Side thought: Who are you? I encourage you to ask yourself…’who am I? Am I the person who gave my best friend a loving hug a moment ago, or am I the person who angrily said “Watch it!” when someone accidentally stepped on my foot?’ The answer really is neither. This may challenge some belief systems, but consider that your actions are not who you are…but that there is something much more to you than the simple actions of good or bad you make every single day…there’s a higher-self…a self that’s beyond ego, beyond circumstances, and beyond the physical world…
The Lesson of Perspectives:
It is a common human habit to place judgment on things. Judgment in itself is a solidification of a perspective as being truth.
Is YOUR perspective truth though?
What I’m getting at is that 5 people can all have the same experience, yet all have different experiences.
There we go with the dichotomies again!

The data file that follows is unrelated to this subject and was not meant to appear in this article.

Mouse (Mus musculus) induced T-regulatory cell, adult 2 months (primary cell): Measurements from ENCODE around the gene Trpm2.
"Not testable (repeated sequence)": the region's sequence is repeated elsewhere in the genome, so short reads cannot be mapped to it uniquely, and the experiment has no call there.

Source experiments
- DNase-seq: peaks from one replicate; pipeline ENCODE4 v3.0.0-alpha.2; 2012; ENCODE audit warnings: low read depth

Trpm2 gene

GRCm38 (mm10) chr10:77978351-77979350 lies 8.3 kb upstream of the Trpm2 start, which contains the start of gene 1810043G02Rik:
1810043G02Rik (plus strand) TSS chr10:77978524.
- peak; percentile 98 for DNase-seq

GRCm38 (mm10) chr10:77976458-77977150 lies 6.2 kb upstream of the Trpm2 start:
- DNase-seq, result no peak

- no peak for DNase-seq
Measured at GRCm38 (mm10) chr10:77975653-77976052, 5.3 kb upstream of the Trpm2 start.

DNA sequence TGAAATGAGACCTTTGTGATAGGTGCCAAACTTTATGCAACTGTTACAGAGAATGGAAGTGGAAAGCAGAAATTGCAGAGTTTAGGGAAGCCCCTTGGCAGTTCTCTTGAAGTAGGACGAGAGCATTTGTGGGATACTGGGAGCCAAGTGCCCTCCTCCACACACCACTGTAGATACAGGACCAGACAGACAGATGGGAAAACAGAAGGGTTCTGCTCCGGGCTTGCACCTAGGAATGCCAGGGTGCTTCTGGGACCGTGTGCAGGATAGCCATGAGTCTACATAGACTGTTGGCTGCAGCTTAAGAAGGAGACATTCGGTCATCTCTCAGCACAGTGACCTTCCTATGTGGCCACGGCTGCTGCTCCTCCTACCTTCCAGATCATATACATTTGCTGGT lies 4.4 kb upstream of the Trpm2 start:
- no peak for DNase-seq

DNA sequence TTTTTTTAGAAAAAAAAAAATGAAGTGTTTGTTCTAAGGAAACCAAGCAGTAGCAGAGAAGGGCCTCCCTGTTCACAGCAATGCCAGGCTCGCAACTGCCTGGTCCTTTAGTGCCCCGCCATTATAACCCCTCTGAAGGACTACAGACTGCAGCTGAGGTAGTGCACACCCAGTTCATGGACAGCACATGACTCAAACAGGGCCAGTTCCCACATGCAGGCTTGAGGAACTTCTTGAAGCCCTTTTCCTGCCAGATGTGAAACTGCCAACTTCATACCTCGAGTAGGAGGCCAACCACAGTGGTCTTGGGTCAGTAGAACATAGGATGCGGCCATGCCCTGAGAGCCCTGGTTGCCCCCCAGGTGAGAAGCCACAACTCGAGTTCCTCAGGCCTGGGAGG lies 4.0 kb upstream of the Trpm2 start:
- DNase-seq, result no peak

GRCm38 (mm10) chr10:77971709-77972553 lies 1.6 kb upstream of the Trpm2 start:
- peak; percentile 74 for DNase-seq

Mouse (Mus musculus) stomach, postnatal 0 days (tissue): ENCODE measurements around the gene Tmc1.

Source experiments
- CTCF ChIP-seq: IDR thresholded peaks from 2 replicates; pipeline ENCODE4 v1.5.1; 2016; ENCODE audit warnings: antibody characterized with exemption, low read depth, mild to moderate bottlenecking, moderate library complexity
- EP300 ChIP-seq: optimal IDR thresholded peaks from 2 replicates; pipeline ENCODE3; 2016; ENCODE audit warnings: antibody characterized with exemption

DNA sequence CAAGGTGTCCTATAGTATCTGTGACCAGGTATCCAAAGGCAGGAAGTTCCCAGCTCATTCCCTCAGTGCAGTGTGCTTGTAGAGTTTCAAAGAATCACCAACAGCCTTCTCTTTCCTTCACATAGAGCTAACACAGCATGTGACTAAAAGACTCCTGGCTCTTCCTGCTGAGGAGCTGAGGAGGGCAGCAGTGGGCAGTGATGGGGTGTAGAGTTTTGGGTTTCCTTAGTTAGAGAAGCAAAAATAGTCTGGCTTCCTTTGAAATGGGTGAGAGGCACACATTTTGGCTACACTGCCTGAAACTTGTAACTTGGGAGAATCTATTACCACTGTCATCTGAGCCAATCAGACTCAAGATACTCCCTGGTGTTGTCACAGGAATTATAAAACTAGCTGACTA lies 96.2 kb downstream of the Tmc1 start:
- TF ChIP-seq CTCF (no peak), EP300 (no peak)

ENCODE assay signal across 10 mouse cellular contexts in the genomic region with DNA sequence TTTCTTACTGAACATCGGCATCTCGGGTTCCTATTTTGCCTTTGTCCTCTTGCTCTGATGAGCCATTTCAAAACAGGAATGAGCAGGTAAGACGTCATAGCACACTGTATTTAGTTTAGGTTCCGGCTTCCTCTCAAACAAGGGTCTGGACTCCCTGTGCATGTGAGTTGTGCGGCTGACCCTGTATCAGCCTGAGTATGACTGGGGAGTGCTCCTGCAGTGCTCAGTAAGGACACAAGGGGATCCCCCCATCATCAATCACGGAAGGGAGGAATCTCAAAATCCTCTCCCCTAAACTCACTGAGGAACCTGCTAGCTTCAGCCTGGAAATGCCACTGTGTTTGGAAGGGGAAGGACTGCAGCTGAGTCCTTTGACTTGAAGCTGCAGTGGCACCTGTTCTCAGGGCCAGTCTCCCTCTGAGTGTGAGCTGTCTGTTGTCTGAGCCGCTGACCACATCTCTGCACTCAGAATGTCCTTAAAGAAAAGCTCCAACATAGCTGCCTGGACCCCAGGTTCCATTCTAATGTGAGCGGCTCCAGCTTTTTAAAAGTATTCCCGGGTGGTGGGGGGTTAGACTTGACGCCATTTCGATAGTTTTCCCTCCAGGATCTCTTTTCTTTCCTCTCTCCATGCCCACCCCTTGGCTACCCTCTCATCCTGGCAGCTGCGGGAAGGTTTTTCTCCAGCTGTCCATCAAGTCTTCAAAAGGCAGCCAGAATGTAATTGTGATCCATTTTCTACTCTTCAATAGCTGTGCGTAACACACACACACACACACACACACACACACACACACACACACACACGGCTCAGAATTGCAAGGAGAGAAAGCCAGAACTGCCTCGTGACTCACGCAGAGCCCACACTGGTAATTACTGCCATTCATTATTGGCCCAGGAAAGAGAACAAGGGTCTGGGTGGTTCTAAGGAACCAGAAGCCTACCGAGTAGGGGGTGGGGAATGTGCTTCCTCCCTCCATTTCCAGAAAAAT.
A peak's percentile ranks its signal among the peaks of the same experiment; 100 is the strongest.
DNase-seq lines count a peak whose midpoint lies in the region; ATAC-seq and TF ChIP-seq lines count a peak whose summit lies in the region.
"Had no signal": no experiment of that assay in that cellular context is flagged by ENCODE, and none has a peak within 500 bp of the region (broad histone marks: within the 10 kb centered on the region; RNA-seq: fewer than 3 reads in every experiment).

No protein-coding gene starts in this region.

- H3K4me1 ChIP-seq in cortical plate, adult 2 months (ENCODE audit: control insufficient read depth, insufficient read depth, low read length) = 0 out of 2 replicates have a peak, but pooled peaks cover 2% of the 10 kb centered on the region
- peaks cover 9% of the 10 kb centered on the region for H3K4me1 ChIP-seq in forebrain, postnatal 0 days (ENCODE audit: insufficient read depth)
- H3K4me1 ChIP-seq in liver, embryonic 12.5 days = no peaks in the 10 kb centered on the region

What that means is that each person places their own perspective on the single experience itself, which thus creates their own unique experience…
One person may view the experience as good, another may view it as bad, another views it as neutral, and yet another is conflicted between all sides.
I’m not saying you shouldn’t have a perspective. Perspectives are great! It’s part of what makes our physical self what it is. Our mind is not ‘evil’ for creating perspectives, it’s simply creating a painting for itself…a piece of artwork depicting a situation or scenario.
The key is to allow your mind to create a perspective while remaining in non-judgment. In that way you are able to hold the perspective in which your mind created, whilst being open to the perspectives of others. In so practicing this way of life you are able to experience the world in many different ways!
More on the painting analogy: view your perspectives just like several painters would view a canvas. Each one of them is going to paint it with their own touch. Each painting may appeal to different people and personalities…heck, if the painter is not an egotistical stuck up shit and is open to the ‘perspectives’ of others, then he may in fact say after all the paintings have been created, “You know what? I like your painting better than mine! That’s a lovely perspective.” (he was in a state of creation from the highest place: creating without attachment nor judgment)